Bruno’s story:

 In Algonquin park, animal gaits, Apprenticeship, apprenticeships, classes, earth tracks, Education, mammals, Mentoring, naturalist, nature, nature connection, nature education, Ontario, trackers, tracking, Trailing, Wilderness, wilderness skills, wildlife, wildlife tracking


We began our morning by exploring the surroundings of our cabin on the southern edge of Sasajewun lake in Algonquin park .

Just like the night before, tracks of martens which had been said to be quite abundant in the area this season, surrounded us.

We followed squirrel tracks in the vicinity and Alexis quizzed us about  which species of squirrel the trails belonged to and supporting evidence was there.

Springtails gathered in large groups every few feet.

After lunch we drove approximately 15 km west to investigate moose tracks Alexis had found in his morning round. We silently followed the knee deep moose foot prints, finding scat and signs of browsing on our path and communicating using hand signs. After a short time of trailing, we spotted a mother Moose and her calf who appeared to have been feeding.

Moose Bed

Moose Bed

When theFebTracking82y noticed our group, the calf separated from the mother and moved a little further ahead.

When we had a clear view of her, she appeared to be fully aware of our presence but seemingly safe as a small valley with a creek separated her from us. A Ruffed grouse flew a few times overhead without creating much of an alarm, but observant of our whereabouts.

We observed, photographed and shared our thoughts about the mother moose while she kept chewing her meal, constantly checking her surroundings.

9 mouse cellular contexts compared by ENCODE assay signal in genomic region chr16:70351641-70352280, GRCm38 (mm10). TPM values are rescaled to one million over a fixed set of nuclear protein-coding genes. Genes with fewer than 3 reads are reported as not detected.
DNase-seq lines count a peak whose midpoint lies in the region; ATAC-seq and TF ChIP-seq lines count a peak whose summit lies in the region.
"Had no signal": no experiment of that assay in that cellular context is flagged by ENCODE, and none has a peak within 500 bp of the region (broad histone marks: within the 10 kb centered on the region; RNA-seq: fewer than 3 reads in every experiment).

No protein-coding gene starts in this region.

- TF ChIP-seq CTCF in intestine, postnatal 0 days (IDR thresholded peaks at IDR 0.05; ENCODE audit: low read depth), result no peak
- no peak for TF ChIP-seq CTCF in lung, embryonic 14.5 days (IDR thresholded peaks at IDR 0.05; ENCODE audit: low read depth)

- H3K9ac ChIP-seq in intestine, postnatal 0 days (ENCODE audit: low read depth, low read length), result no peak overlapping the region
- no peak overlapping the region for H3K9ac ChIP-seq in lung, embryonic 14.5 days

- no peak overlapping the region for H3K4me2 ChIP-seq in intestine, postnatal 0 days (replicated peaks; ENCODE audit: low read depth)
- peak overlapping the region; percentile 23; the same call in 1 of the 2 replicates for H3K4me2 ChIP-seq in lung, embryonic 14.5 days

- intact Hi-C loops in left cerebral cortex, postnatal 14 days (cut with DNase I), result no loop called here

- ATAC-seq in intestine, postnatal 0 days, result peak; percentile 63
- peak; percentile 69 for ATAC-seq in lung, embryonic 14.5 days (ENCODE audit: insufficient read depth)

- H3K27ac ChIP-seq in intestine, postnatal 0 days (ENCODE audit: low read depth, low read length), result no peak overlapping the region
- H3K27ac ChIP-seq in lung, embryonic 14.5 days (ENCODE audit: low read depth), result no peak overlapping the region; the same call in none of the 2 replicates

After some time, she moved on and our group dec
ided to head back to the parking lot. When we arrived, a couple of women who had been camping there for a few days pointed us in the direction of otter slides just a 15 minute walk from our location.

We strapped our s

Marten Trail

Marten Trail

now shoes back on and followed a skiing trail that led to a wetland. We saw a continuous path of smooth otter slides

Otter Slides

Otter Slides

that went up and down snow hills, into a water opening in the ice, out another hole along the way and over the snow again. One end of the otter trail had what appeared to be blood just before the water, which we speculated could be from a catch the otter(s) had scored.

We found a frozen waterfall in the surrounding boulders where we decided to have our closing circle and share our gratitude and our thoughts for the day before heading for our respective homes.

It was a very rewarding and memorable day in the field.

Written by Bruno Vargas – Former participant in the Earth Tracks Wildlife Tracking Program

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